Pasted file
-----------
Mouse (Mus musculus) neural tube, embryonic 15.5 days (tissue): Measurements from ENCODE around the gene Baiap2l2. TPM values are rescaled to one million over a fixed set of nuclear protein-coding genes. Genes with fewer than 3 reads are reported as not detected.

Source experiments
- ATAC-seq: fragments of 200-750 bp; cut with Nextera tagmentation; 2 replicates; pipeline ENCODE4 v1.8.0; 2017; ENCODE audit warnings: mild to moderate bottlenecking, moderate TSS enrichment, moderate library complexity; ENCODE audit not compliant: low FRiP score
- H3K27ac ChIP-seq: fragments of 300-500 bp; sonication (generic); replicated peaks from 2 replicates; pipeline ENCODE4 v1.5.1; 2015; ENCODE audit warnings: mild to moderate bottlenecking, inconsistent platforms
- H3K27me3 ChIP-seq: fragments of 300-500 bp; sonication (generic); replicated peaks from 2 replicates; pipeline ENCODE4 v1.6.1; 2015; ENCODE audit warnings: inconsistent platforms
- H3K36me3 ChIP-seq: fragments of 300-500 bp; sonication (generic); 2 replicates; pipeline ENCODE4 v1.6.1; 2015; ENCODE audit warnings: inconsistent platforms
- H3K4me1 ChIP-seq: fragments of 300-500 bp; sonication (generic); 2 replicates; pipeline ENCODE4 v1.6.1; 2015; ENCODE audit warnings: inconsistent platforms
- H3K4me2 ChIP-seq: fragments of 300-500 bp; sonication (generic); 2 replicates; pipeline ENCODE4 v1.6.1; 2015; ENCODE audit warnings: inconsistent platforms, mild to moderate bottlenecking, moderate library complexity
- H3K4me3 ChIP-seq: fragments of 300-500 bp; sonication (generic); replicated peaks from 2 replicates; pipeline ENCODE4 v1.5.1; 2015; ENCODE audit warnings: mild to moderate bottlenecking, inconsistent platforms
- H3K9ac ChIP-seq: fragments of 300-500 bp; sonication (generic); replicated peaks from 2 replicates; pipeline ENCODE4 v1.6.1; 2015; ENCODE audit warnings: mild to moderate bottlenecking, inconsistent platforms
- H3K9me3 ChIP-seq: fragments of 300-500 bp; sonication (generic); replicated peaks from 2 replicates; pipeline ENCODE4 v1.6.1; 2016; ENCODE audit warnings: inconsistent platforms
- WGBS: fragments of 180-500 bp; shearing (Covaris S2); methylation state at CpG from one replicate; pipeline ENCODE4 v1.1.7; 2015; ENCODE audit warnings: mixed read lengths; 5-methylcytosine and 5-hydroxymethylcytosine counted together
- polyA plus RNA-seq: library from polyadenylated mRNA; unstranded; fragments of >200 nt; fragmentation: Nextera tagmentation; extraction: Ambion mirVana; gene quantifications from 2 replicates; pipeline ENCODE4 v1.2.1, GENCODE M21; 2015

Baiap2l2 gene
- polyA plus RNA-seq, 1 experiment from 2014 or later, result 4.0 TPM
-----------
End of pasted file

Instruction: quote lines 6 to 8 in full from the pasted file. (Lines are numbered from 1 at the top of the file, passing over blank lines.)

- H3K36me3 ChIP-seq: fragments of 300-500 bp; sonication (generic); 2 replicates; pipeline ENCODE4 v1.6.1; 2015; ENCODE audit warnings: inconsistent platforms
- H3K4me1 ChIP-seq: fragments of 300-500 bp; sonication (generic); 2 replicates; pipeline ENCODE4 v1.6.1; 2015; ENCODE audit warnings: inconsistent platforms
- H3K4me2 ChIP-seq: fragments of 300-500 bp; sonication (generic); 2 replicates; pipeline ENCODE4 v1.6.1; 2015; ENCODE audit warnings: inconsistent platforms, mild to moderate bottlenecking, moderate library complexity